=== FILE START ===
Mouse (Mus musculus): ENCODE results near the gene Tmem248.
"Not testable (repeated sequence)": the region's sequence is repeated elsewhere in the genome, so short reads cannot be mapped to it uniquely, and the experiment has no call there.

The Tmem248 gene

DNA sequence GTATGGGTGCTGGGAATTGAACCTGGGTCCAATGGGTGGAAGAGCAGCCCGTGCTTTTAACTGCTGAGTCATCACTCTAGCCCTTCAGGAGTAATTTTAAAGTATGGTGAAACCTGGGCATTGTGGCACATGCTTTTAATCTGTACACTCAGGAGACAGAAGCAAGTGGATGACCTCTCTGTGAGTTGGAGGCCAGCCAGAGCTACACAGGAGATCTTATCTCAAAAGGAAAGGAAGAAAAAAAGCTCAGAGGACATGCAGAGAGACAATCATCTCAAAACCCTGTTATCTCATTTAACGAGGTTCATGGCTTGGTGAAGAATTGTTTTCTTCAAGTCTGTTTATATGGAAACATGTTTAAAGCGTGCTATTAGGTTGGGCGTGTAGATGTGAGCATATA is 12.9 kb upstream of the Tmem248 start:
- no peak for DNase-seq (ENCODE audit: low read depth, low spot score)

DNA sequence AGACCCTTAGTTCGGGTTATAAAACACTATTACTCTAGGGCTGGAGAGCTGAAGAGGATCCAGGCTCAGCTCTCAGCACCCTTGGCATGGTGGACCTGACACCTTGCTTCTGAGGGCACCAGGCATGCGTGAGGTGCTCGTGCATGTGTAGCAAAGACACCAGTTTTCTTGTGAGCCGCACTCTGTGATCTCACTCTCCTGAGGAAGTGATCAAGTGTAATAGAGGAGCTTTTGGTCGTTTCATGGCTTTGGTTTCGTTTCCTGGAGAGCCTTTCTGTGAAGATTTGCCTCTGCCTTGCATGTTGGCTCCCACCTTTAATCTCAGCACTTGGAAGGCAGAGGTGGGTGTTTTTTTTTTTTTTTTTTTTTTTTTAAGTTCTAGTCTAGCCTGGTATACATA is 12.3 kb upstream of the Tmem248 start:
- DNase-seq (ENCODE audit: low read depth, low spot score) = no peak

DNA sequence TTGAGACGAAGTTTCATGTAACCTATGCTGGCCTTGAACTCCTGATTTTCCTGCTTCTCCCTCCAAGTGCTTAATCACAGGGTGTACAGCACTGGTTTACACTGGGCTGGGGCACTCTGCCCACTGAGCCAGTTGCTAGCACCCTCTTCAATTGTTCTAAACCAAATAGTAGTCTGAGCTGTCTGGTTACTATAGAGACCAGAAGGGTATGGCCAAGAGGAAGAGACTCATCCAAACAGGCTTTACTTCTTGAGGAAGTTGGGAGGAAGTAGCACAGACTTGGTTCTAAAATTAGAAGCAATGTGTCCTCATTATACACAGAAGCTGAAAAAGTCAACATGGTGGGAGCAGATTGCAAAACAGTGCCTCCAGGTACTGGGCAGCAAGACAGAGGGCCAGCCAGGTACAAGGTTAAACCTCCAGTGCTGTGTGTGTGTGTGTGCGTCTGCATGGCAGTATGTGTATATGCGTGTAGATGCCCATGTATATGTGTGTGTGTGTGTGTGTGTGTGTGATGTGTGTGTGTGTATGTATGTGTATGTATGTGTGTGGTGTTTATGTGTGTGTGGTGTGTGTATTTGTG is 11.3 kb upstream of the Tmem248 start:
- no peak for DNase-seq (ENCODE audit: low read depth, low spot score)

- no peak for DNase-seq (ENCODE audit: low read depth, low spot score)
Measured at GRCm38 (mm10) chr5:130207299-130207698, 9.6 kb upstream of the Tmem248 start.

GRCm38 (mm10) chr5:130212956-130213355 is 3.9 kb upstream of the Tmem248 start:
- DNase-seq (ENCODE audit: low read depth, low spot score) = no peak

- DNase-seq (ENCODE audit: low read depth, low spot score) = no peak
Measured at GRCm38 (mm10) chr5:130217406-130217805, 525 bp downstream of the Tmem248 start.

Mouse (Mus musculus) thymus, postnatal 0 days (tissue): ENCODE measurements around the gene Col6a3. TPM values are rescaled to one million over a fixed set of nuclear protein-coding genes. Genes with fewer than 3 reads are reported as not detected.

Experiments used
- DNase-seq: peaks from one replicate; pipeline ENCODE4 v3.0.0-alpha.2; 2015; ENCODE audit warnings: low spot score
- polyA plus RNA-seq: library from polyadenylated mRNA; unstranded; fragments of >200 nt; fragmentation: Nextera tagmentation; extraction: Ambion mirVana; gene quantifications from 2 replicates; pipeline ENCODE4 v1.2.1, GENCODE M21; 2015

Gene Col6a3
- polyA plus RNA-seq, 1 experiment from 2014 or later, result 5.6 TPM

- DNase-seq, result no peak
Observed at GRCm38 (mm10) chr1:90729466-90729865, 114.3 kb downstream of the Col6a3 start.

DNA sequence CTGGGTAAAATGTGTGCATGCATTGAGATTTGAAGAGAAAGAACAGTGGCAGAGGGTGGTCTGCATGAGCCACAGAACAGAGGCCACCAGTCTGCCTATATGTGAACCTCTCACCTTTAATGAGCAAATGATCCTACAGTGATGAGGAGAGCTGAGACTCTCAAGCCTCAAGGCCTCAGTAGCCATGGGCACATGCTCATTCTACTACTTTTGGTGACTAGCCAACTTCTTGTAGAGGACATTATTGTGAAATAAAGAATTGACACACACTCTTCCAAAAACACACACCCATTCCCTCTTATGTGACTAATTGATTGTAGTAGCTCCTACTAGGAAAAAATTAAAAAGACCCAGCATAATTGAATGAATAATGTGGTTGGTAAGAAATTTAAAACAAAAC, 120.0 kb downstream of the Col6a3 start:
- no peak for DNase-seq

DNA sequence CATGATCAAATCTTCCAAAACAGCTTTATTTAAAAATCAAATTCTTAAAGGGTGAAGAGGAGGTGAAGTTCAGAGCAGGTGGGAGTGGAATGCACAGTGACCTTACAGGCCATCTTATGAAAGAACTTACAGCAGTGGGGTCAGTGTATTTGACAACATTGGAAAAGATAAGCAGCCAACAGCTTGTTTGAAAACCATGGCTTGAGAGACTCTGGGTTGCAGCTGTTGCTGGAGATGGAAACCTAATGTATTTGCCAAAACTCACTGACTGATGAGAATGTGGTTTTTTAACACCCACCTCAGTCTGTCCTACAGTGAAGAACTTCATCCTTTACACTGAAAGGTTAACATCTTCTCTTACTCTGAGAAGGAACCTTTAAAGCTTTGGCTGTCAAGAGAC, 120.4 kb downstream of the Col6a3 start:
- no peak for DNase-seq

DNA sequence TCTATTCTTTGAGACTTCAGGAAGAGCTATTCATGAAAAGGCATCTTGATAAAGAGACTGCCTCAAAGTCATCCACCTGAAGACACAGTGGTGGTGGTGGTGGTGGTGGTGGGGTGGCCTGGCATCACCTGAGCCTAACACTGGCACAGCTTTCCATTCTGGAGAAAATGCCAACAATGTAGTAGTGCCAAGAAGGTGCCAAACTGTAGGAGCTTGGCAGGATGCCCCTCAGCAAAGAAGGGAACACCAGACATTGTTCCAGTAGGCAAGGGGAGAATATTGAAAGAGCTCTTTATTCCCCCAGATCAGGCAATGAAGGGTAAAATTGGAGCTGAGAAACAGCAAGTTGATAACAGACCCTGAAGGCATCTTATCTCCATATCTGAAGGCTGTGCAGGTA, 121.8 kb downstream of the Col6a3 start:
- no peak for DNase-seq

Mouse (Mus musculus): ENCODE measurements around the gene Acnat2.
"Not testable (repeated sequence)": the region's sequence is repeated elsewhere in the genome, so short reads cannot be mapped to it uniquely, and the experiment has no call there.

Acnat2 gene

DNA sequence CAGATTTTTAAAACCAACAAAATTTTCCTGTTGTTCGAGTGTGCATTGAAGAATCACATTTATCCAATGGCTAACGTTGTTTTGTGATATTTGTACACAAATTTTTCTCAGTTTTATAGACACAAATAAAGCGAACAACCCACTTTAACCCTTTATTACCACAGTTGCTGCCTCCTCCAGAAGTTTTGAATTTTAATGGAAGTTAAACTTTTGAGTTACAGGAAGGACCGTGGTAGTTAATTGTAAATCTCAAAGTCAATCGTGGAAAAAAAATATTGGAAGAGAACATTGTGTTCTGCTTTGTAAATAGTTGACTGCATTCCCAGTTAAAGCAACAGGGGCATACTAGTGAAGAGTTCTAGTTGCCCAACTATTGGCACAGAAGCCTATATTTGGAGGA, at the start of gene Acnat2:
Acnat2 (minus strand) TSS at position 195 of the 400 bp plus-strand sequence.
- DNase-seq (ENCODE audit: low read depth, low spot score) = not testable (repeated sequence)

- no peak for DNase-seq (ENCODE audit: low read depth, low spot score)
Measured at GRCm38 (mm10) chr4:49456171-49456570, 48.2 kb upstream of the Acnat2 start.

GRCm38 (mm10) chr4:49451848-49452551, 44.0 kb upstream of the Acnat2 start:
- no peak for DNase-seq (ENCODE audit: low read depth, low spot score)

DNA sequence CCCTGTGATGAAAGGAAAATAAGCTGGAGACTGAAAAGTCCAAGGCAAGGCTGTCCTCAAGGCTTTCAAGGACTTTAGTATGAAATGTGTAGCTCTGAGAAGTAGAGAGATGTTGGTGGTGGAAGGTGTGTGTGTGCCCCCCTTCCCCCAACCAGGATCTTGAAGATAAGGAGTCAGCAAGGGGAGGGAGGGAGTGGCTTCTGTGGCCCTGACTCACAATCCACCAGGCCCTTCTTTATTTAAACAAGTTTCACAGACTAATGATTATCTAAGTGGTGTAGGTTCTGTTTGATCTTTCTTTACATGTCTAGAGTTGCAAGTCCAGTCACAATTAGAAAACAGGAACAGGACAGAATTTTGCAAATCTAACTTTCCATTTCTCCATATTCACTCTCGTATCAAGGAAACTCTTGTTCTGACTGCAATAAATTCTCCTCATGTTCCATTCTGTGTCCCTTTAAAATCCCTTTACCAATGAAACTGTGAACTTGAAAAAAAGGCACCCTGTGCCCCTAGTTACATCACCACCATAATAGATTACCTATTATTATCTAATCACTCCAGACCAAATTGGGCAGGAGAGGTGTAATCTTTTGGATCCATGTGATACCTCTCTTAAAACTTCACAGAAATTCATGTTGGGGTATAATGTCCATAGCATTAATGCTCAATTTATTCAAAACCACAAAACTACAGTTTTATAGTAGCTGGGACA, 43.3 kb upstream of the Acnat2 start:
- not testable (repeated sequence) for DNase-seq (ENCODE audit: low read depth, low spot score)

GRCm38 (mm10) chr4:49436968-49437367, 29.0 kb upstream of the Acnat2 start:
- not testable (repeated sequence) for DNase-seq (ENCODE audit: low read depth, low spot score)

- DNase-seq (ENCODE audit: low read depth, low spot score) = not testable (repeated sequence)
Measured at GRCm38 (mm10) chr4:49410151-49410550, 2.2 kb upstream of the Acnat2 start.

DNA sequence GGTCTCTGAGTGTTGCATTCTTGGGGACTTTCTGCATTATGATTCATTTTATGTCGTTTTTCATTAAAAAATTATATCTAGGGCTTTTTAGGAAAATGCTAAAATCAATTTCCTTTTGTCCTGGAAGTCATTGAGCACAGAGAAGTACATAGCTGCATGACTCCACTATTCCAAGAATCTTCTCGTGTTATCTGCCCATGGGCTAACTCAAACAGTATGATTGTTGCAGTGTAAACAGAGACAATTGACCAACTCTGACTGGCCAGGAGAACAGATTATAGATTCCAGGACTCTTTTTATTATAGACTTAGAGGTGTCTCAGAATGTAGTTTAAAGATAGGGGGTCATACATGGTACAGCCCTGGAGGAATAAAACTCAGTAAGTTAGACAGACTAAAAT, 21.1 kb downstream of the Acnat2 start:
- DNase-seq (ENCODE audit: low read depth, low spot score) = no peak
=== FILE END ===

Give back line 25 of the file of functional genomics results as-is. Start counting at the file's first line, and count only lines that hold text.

- no peak for DNase-seq